Device allocated:		 211.27GiB
    Device unallocated:		   4.00GiB
    Device missing:		     0.00B
    Used:			 151.07GiB
    Free (estimated):		  62.42GiB	(min: 60.42GiB)
    Free (statfs, df):		  62.42GiB
    Data ratio:			      1.00
    Metadata ratio:		      2.00
    Global reserve:		 372.73MiB	(used: 0.00B)
    Multiple profiles:		        no

Data,single: Size:204.24GiB, Used:145.82GiB (71.40%)
   /dev/mapper/luks-e5fbe4ab-0ae9-4428-87c0-5c98b5acadd1	 204.24GiB

Metadata,DUP: Size:3.50GiB, Used:2.62GiB (74.90%)
   /dev/mapper/luks-e5fbe4ab-0ae9-4428-87c0-5c98b5acadd1	   7.01GiB

System,DUP: Size:8.00MiB, Used:48.00KiB (0.59%)
   /dev/mapper/luks-e5fbe4ab-0ae9-4428-87c0-5c98b5acadd1	  16.00MiB

Unallocated:
   /dev/mapper/luks-e5fbe4ab-0ae9-4428-87c0-5c98b5acadd1	   4.00GiB
[root@rainbowdash btrfs]# cd /sys/fs/btrfs/d7b908f7-49fb-41a0-8c1f-69f62f3001a1
[root@rainbowdash d7b908f7-49fb-41a0-8c1f-69f62f3001a1]# grep -R . allocation/
allocation/metadata/disk_used:5638127616
allocation/metadata/bytes_pinned:0
allocation/metadata/bytes_used:2819063808
allocation/metadata/dup/used_bytes:2819063808
allocation/metadata/dup/total_bytes:3763863552
allocation/metadata/disk_total:7527727104
allocation/metadata/total_bytes:3763863552
allocation/metadata/bytes_reserved:0
allocation/metadata/bytes_readonly:65536
allocation/metadata/bytes_zone_unusable:0
allocation/metadata/bytes_may_use:390840320
allocation/metadata/flags:4
allocation/system/disk_used:98304
allocation/system/bytes_pinned:0
allocation/system/bytes_used:49152
allocation/system/dup/used_bytes:49152
allocation/system/dup/total_bytes:8388608
allocation/system/disk_total:16777216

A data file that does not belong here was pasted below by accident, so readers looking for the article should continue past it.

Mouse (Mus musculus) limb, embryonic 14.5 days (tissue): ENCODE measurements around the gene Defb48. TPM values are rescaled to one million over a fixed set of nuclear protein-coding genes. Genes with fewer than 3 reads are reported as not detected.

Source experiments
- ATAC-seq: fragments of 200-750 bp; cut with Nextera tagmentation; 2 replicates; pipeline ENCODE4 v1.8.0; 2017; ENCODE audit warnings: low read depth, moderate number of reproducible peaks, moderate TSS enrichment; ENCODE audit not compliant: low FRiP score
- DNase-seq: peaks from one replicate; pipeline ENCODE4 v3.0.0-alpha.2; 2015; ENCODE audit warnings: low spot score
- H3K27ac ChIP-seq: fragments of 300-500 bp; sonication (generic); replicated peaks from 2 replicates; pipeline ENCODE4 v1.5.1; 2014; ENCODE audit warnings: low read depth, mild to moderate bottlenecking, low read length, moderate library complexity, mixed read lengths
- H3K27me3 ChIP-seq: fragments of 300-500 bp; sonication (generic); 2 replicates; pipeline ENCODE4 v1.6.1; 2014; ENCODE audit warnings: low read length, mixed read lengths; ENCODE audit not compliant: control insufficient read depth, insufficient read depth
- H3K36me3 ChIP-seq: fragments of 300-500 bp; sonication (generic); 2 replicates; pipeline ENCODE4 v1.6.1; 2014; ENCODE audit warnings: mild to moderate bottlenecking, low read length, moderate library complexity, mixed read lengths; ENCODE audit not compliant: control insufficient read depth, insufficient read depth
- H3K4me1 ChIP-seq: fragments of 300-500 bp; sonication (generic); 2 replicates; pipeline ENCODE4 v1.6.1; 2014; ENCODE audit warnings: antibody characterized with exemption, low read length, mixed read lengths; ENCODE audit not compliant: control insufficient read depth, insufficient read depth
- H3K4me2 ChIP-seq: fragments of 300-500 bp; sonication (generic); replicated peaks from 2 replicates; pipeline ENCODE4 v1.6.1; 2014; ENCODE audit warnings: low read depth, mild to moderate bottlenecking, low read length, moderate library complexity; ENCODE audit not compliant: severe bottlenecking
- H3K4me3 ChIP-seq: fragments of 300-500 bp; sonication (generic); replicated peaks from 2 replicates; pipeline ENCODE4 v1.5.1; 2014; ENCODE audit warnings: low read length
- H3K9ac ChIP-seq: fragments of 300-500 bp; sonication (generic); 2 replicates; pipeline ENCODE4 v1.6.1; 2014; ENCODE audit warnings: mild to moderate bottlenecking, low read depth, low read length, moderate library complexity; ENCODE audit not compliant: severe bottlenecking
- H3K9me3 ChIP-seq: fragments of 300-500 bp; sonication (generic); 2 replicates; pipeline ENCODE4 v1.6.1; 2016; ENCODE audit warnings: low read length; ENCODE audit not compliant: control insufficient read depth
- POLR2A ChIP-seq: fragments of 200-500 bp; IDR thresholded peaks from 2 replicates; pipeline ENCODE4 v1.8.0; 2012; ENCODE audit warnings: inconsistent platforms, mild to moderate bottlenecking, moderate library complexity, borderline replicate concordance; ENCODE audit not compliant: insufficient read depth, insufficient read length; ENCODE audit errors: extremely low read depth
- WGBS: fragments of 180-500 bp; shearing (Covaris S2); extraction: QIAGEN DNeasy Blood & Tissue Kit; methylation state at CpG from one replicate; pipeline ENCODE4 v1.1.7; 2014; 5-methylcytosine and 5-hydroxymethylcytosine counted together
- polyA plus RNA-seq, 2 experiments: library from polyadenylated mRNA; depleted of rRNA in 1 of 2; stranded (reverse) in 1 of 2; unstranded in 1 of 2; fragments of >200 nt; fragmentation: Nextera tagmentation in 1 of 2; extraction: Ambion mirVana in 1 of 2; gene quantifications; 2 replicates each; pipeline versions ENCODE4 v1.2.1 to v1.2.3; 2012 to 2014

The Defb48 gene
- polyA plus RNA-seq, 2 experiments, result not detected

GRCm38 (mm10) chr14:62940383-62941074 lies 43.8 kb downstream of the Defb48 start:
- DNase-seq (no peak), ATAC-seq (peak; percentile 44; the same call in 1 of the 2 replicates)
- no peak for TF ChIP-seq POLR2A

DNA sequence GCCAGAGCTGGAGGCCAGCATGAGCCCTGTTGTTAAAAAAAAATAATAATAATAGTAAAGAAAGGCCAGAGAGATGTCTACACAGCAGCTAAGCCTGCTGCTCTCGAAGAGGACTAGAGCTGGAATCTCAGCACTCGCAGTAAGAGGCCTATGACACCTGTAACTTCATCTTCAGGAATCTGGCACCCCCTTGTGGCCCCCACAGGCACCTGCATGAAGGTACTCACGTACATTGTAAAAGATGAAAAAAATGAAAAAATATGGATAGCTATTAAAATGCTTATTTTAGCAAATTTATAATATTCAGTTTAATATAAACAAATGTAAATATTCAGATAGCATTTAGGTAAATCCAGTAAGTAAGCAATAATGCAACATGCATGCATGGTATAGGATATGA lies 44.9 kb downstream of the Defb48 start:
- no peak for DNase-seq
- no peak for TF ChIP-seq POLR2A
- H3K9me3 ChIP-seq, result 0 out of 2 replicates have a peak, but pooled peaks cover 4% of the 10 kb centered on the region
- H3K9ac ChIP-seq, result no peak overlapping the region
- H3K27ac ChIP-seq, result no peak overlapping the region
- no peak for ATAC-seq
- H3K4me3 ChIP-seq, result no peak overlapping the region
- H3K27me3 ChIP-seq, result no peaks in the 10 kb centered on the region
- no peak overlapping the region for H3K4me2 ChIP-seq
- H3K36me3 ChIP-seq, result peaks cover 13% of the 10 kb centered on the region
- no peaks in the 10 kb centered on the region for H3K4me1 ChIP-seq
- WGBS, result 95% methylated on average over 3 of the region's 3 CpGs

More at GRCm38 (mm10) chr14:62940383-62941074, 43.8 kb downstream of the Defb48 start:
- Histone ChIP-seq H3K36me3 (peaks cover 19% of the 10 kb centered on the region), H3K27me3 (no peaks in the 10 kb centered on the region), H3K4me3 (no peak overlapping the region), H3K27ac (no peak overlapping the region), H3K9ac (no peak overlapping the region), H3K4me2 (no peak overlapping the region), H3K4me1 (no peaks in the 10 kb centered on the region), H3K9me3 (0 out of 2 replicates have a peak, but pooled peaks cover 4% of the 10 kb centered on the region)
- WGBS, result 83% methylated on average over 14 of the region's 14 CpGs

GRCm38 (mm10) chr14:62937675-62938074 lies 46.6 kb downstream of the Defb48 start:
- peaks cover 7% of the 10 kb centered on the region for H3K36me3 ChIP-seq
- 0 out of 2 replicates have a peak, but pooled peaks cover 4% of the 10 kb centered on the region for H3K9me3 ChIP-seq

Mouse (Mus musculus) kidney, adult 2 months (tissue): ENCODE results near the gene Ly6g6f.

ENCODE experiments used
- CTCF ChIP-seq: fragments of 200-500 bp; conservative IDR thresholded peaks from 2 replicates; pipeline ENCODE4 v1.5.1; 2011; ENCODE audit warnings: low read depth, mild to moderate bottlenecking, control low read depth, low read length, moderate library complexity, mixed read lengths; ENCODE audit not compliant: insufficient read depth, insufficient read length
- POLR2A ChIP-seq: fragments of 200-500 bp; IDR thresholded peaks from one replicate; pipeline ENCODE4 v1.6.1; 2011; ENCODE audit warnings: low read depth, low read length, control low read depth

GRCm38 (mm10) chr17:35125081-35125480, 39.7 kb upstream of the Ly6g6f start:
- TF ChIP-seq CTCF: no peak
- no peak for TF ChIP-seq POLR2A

allocation/system/total_bytes:8388608
allocation/system/bytes_reserved:0
allocation/system/bytes_readonly:0
allocation/system/bytes_zone_unusable:0
allocation/system/bytes_may_use:0
allocation/system/flags:2
allocation/global_rsv_reserved:390840320
allocation/data/disk_used:156572409856
allocation/data/bytes_pinned:0
allocation/data/bytes_used:156572409856
allocation/data/single/used_bytes:156572409856
allocation/data/single/total_bytes:219300233216
allocation/data/disk_total:219300233216
allocation/data/total_bytes:219300233216
allocation/data/bytes_reserved:0
allocation/data/bytes_readonly:0
allocation/data/bytes_zone_unusable:0
allocation/data/bytes_may_use:0
allocation/data/flags:1
allocation/global_rsv_size:390840320
# df -h
Filesystem      Size  Used Avail Use% Mounted on
devtmpfs        7.8G     0  7.8G   0% /dev
tmpfs           7.8G     0  7.8G   0% /dev/shm
tmpfs           3.2G   18M  3.1G   1% /run
/dev/dm-1       216G  152G   63G  71% /
tmpfs           7.8G  4.0K  7.8G   1% /tmp
/dev/dm-1       216G  152G   63G  71% /home
/dev/loop1      4.8M  4.8M     0 100% /var/lib/snapd/snap/rustup/1027